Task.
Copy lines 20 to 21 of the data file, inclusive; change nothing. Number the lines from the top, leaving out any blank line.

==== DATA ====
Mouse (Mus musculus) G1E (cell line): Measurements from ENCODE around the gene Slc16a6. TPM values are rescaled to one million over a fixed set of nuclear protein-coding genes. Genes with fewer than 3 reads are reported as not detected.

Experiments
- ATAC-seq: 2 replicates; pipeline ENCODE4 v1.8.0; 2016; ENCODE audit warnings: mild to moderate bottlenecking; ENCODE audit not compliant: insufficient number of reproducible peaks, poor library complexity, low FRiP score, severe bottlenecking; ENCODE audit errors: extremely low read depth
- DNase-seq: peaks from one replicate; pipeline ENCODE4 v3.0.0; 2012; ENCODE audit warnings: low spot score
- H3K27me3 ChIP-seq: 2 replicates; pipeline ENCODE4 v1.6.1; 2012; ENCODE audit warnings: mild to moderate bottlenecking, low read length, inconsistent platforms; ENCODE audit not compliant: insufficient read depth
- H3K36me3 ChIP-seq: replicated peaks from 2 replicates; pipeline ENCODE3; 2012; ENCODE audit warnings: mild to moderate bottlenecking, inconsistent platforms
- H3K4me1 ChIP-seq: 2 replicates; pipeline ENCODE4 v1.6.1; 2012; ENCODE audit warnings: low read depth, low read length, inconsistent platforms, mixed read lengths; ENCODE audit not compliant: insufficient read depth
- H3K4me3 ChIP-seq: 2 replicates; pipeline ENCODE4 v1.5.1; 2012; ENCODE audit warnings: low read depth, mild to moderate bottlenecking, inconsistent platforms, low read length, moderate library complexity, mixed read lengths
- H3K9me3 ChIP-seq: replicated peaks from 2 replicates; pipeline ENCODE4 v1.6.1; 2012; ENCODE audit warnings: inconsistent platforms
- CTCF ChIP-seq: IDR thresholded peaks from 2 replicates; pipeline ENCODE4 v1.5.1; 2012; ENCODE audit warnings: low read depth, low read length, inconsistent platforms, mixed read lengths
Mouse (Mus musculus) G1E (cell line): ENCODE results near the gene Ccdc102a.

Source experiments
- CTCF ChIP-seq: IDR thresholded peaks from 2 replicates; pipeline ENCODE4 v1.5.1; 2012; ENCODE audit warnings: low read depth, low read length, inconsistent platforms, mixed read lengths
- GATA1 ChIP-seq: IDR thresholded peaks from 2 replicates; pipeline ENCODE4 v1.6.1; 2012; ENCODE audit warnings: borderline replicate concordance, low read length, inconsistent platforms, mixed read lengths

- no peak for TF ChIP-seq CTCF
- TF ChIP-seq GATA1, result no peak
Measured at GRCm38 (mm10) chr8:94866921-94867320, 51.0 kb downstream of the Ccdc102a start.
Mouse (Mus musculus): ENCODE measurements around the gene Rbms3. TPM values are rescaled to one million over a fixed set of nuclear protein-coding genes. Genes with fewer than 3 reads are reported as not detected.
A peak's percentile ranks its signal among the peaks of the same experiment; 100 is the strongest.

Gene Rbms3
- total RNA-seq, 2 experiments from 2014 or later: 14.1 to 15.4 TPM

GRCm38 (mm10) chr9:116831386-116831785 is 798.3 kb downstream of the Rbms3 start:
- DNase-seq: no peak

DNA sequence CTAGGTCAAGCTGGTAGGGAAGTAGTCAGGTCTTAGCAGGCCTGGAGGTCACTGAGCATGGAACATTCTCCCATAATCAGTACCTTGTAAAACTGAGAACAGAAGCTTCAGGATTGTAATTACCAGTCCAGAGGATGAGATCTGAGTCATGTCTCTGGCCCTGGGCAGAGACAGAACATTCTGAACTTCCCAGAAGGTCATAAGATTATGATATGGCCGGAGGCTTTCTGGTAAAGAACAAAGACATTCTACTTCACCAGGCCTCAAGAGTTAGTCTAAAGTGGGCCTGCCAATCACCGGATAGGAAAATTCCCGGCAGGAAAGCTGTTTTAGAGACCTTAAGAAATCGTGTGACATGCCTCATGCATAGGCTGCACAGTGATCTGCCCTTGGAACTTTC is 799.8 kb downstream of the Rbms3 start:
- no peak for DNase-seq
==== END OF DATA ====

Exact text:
Gene Rbms3
- total RNA-seq, 2 experiments from 2014 or later: 14.1 to 15.4 TPM